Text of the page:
The great task of the church of Jesus Christ is to introduce Jesus to those who are outside the church, to those who have never heard the good news or perhaps have never even heard the name of Jesus. To accomplish this Great Commission of making disciples of all nations (Matt. 28:19-20) requires that we first establish meaningful contact with the people we are trying to tell about Jesus. In America, making meaningful contact with unbelievers is increasingly difficult because our modern culture has widened the gap between those who hold to a moral standard and those who do not. What was a gap has become a huge chasm. The days when most Americans respected biblical morals are long gone, as everyone can attest. My observation is that most unbelievers under the age of thirty-five or so seem to think that there is no right or wrong about anything. This moral collapse has had an impact on the way that the word “Christian” is perceived.

“CHRISTIAN” IDENTITY IS NOT AS STRATEGIC

To an American unbeliever, “Christian” generally has no definite or predictable meaning and is more likely to communicate a political agenda than it is to communicate something about Jesus. My impression is that most of those in America who fall outside the reach of the evangelical church, which is an increasing majority of people, make no connection between “Christian” and the Bible or Jesus. I would say that most people under the age of thirty-five know as much about “Muslim” as they know about “Christian.”

What this means is that, if I identify or present myself to those I am trying to influence for Christ as a “Christian,” at best I have communicated nothing meaningful and I may have instead prematurely exposed my position and thus raised the other person’s defenses. “Oh! This guy is a ‘Christian.’ Take evasive maneuvers!” In my evangelism strategy, I want to introduce Jesus or the Bible or some aspect of my testimony to the unbeliever long before and rather than present myself as a “Christian.” In America, among unbelievers the word “Christian” rarely opens doors and potentially creates barriers to the gospel, and so is an unwise identity when we consider those whom we hope to reach.

The point is that, when the disciple of Jesus is considering how to impact his sphere of influence for the glory of Jesus, identifying as a “Christian” is a weak strategy. And we must think strategically! Jesus has sent us out as sheep in the midst of wolves and we are therefore to be wise as serpents and innocent as doves (Matt. 10:16). A wise sheep thinks strategically.

“DISCIPLE OF JESUS” IDENTITY

On the other hand, the identity “disciple of Jesus” is an uncommon and unexpected expression. Since that is the case, this identity has much less baggage with it and most unbelievers do not automatically have a negative response. That is one advantage of “disciple of Jesus.” But another advantage is that, with this identity, the name of Jesus has entered the dialog. In evangelism, one of the key objectives is to guide the dialog such that Jesus enters the discussion and, with “disciple of Jesus,” there He is! If the unbeliever is now antagonistic, he is antagonistic because of Jesus. If he is indifferent, he is indifferent to Jesus. This idea of a response to Jesus carries more weight than a response to the name “Christian.” Also, any discussion that includes Jesus is automatically of more substance and is more serious. When Jesus “enters the room,” so to speak, trivial banter quickly subsides. The King is here, and we must deal with Him. If I present myself as a “disciple of Jesus,” my King has entered the room. Now, since His name has already been mentioned, it can be mentioned again and we can talk about who He is and what He has accomplished. Thus, the identity of “disciple of Jesus” has many advantages over the identity “Christian.”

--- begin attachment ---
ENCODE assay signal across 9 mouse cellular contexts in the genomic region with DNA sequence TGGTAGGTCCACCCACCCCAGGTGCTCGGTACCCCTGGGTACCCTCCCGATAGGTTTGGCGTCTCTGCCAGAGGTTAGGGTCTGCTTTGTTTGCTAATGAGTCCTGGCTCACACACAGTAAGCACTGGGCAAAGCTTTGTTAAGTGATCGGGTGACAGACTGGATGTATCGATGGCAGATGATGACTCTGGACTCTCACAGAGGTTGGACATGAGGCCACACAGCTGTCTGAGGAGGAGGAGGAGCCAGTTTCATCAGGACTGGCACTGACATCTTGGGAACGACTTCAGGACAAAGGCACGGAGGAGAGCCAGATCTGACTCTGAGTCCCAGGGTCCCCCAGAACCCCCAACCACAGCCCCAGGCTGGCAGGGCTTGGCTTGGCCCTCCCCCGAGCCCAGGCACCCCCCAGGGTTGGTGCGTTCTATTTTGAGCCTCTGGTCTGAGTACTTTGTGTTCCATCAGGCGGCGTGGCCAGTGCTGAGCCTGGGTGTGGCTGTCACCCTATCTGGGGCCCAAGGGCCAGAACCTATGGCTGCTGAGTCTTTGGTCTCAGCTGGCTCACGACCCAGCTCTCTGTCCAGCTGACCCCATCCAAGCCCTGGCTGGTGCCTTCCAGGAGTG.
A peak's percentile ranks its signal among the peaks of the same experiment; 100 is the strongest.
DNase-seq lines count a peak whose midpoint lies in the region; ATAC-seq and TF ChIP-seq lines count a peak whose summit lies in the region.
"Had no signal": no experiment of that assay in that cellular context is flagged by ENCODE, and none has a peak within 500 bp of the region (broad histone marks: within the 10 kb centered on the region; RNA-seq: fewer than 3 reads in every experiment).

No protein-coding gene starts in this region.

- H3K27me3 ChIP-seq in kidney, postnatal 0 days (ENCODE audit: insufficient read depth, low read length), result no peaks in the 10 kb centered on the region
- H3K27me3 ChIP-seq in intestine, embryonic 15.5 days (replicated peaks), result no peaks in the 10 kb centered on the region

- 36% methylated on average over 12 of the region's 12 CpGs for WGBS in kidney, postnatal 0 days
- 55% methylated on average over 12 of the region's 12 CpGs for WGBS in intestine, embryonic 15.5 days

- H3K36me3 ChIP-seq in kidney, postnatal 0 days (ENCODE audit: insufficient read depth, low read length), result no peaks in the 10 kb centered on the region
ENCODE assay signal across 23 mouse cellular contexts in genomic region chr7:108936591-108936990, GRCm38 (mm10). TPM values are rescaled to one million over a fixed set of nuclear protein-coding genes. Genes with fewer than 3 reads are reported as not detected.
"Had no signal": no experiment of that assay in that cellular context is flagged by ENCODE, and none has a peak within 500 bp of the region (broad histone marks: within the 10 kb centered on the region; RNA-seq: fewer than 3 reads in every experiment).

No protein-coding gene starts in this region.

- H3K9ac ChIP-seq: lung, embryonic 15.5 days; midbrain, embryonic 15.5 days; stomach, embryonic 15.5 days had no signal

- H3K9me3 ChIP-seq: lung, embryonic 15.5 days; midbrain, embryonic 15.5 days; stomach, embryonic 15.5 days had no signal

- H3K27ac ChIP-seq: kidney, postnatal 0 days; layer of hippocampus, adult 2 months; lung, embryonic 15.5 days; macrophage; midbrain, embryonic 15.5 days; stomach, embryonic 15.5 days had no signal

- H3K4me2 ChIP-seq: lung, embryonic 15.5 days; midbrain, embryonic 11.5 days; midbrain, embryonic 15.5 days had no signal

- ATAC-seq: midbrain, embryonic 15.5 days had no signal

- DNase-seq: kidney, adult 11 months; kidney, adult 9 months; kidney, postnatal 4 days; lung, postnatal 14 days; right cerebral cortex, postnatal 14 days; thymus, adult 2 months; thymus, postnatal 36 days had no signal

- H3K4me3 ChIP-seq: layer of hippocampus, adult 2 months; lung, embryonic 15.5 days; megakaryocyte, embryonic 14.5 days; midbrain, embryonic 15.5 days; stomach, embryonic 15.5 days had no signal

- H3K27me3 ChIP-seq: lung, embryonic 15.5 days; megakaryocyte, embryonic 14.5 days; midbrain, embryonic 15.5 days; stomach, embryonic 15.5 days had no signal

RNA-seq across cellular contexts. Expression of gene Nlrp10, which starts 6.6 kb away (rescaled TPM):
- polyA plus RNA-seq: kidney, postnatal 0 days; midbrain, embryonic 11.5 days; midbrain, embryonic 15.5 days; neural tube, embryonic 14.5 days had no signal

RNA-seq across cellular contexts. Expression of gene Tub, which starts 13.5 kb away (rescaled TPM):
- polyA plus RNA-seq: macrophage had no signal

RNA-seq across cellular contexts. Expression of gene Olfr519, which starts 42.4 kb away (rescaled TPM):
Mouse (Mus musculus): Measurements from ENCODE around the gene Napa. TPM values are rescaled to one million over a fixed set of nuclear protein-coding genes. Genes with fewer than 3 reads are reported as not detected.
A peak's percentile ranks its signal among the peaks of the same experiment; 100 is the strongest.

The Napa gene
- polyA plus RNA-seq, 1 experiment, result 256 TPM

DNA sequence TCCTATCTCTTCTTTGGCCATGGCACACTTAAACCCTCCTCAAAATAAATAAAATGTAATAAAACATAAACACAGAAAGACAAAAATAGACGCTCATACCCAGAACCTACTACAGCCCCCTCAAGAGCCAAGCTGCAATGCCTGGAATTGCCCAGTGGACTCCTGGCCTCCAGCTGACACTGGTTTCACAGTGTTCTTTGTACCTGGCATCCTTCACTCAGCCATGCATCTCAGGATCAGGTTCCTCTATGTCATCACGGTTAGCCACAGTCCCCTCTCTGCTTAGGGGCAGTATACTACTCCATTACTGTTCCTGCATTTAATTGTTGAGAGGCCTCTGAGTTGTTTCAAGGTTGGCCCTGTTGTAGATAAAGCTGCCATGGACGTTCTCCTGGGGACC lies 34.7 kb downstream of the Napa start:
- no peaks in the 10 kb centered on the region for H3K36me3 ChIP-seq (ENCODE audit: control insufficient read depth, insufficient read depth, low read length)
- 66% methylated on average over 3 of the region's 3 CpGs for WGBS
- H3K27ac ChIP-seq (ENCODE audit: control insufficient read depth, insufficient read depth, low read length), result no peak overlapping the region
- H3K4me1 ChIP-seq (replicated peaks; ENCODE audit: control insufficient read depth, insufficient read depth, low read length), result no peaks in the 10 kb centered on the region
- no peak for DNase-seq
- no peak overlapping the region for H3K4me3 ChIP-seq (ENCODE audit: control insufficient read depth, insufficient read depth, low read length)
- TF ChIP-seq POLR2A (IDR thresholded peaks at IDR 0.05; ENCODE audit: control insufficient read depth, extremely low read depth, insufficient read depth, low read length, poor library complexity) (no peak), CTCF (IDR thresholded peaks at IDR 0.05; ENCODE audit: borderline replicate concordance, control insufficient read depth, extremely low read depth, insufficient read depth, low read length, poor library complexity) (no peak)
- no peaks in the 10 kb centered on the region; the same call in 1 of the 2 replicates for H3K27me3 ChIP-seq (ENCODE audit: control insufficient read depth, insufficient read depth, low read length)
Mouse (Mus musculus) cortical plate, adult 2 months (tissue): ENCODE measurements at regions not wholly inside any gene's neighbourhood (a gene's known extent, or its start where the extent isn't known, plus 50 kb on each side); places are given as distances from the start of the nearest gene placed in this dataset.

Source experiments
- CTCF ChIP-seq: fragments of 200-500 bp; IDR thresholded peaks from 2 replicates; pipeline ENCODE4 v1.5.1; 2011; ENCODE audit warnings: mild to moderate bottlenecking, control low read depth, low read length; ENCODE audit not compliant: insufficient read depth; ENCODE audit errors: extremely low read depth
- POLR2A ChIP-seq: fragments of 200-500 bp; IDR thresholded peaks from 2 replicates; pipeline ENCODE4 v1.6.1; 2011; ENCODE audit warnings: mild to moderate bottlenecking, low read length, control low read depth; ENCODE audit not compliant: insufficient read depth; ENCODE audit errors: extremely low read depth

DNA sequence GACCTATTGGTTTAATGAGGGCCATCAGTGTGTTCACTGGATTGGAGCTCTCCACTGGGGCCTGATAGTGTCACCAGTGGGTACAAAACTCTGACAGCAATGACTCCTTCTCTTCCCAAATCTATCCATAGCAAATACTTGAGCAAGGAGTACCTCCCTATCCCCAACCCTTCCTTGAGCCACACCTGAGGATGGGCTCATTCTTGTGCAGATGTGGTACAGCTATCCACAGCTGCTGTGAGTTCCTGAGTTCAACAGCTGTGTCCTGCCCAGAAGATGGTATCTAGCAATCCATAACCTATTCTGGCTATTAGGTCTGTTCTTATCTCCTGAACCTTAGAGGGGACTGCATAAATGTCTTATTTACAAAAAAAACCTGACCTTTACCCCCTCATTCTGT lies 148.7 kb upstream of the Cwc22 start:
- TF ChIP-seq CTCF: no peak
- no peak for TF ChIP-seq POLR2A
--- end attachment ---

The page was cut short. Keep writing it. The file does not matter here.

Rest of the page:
Having considered the advantages of the identity “disciple of Jesus” in our evangelism in this post, in our next post we will think about why “disciple of Jesus” is preferred over “Christian” first, in our own self-concept and second, in distinguishing our faith in Jesus from religions.

Soli Deo gloria            rmb                 12/18/2022                 #601

Revisiting imprecatory psalms and imprecation

POST OVERVIEW. Another consideration of the imprecatory psalms and the other acts of imprecation in the Old Testament. This article once again evaluates whether imprecation of enemies is still a weapon in the disciple’s armory and, if not, why not. Other posts on this same topic are Posts #500 (3/8/2022), #503 (3/11), #502 (3/15), #505 (3/18), #509 (3/30), and #514 (4/6) back in March and April of this year, and Post #563 (8/26/2022).

DEFINITION OF IMPRECATION

The first thing we need to do in this revisiting of imprecation is define what we mean. In the Bible, “imprecation” is when a believer calls on God to curse or destroy his enemies. So, in the “imprecatory psalms,” the psalmist (often David) is in distress and his life is being threatened by enemies, and in response, the psalmist cries out to the Lord to give him relief by cursing or punishing or judging the psalmist’s enemies. The question that needs to be answered with regard to imprecation is, “After the first advent of the Lord Jesus, is the believer still allowed to imprecate (call down curses on) his enemies, or has that forever changed with the coming of Jesus?” At the end of my Post #514 (4/7/2022), I wrote this conclusion:

“And so we conclude our study of the imprecatory psalms. We have seen that these psalms which called down curses on the enemies of the righteous are no longer useful to the disciple of Jesus. Jesus Himself commands His people to love their enemies and pray for those who persecute them, which renders an imprecatory psalm obsolete. But also, since we are to be wise ambassadors for Christ (2 Cor. 5:20), we realize that imprecating others is a poor strategy for sowing the gospel.”